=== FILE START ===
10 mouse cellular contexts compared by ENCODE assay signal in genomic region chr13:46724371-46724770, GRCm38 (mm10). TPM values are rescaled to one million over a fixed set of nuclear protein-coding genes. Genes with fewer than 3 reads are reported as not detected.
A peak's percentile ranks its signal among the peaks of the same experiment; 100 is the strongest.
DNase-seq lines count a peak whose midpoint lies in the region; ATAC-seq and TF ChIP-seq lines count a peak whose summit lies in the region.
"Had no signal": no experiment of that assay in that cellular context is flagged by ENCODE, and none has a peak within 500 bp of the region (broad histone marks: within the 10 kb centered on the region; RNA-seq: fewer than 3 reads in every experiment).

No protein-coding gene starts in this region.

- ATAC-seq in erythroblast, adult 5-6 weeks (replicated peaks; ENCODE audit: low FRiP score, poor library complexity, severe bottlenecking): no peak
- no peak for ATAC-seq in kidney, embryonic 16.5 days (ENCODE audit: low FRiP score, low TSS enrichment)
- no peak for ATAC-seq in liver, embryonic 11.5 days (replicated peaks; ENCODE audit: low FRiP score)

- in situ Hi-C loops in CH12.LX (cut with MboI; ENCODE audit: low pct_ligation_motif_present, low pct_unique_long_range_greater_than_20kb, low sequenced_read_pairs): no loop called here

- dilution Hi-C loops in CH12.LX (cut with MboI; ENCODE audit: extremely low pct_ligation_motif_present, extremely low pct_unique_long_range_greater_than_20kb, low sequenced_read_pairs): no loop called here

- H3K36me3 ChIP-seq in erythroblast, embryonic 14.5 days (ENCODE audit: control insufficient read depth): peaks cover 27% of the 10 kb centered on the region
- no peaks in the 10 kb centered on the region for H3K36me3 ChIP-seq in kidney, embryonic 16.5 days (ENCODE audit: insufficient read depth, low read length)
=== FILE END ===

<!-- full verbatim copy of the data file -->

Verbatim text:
10 mouse cellular contexts compared by ENCODE assay signal in genomic region chr13:46724371-46724770, GRCm38 (mm10). TPM values are rescaled to one million over a fixed set of nuclear protein-coding genes. Genes with fewer than 3 reads are reported as not detected.
A peak's percentile ranks its signal among the peaks of the same experiment; 100 is the strongest.
DNase-seq lines count a peak whose midpoint lies in the region; ATAC-seq and TF ChIP-seq lines count a peak whose summit lies in the region.
"Had no signal": no experiment of that assay in that cellular context is flagged by ENCODE, and none has a peak within 500 bp of the region (broad histone marks: within the 10 kb centered on the region; RNA-seq: fewer than 3 reads in every experiment).

No protein-coding gene starts in this region.

- ATAC-seq in erythroblast, adult 5-6 weeks (replicated peaks; ENCODE audit: low FRiP score, poor library complexity, severe bottlenecking): no peak
- no peak for ATAC-seq in kidney, embryonic 16.5 days (ENCODE audit: low FRiP score, low TSS enrichment)
- no peak for ATAC-seq in liver, embryonic 11.5 days (replicated peaks; ENCODE audit: low FRiP score)

- in situ Hi-C loops in CH12.LX (cut with MboI; ENCODE audit: low pct_ligation_motif_present, low pct_unique_long_range_greater_than_20kb, low sequenced_read_pairs): no loop called here

- dilution Hi-C loops in CH12.LX (cut with MboI; ENCODE audit: extremely low pct_ligation_motif_present, extremely low pct_unique_long_range_greater_than_20kb, low sequenced_read_pairs): no loop called here

- H3K36me3 ChIP-seq in erythroblast, embryonic 14.5 days (ENCODE audit: control insufficient read depth): peaks cover 27% of the 10 kb centered on the region
- no peaks in the 10 kb centered on the region for H3K36me3 ChIP-seq in kidney, embryonic 16.5 days (ENCODE audit: insufficient read depth, low read length)